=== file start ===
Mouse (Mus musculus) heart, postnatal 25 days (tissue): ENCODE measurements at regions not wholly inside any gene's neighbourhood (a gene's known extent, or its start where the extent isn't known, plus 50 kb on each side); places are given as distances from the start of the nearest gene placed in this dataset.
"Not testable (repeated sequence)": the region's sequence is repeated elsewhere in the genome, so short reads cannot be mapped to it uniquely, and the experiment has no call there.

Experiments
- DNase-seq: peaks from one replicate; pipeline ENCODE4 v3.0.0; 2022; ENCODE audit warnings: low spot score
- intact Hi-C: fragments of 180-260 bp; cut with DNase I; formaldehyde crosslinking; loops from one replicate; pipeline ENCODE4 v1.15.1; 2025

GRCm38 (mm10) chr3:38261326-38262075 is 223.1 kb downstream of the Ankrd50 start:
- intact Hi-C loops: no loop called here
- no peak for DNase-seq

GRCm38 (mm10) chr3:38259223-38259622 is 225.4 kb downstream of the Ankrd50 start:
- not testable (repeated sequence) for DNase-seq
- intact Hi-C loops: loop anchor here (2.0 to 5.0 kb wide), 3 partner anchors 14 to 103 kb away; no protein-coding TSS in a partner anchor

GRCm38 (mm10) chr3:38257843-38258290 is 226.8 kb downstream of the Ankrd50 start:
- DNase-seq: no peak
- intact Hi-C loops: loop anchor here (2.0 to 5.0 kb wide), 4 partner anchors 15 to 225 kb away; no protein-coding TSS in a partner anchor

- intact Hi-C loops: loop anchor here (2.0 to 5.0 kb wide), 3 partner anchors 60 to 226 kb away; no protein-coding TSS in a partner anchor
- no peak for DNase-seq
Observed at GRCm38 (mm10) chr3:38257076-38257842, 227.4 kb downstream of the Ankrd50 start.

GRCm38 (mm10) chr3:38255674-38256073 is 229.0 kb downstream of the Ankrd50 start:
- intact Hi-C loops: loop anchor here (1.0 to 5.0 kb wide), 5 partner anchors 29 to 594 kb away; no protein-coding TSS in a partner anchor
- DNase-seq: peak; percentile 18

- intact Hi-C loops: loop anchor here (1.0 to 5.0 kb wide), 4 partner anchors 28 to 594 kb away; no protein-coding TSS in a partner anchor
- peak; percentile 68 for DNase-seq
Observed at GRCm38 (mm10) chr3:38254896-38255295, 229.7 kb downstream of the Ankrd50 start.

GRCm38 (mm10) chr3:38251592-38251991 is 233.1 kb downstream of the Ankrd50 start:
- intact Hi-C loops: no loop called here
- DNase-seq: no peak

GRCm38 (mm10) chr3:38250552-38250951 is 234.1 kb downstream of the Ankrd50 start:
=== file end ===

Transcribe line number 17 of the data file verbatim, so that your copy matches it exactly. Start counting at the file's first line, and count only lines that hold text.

Observed at GRCm38 (mm10) chr3:38257076-38257842, 227.4 kb downstream of the Ankrd50 start.